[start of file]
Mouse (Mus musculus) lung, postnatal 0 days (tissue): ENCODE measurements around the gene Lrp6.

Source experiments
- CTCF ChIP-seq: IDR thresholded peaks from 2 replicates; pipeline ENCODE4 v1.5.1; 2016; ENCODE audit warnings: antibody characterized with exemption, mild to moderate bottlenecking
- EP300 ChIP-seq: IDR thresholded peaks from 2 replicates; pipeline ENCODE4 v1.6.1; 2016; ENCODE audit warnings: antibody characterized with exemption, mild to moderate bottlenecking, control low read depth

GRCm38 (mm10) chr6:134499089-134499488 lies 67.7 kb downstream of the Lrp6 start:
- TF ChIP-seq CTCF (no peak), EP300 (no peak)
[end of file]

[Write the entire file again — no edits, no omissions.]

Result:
Mouse (Mus musculus) lung, postnatal 0 days (tissue): ENCODE measurements around the gene Lrp6.

Source experiments
- CTCF ChIP-seq: IDR thresholded peaks from 2 replicates; pipeline ENCODE4 v1.5.1; 2016; ENCODE audit warnings: antibody characterized with exemption, mild to moderate bottlenecking
- EP300 ChIP-seq: IDR thresholded peaks from 2 replicates; pipeline ENCODE4 v1.6.1; 2016; ENCODE audit warnings: antibody characterized with exemption, mild to moderate bottlenecking, control low read depth

GRCm38 (mm10) chr6:134499089-134499488 lies 67.7 kb downstream of the Lrp6 start:
- TF ChIP-seq CTCF (no peak), EP300 (no peak)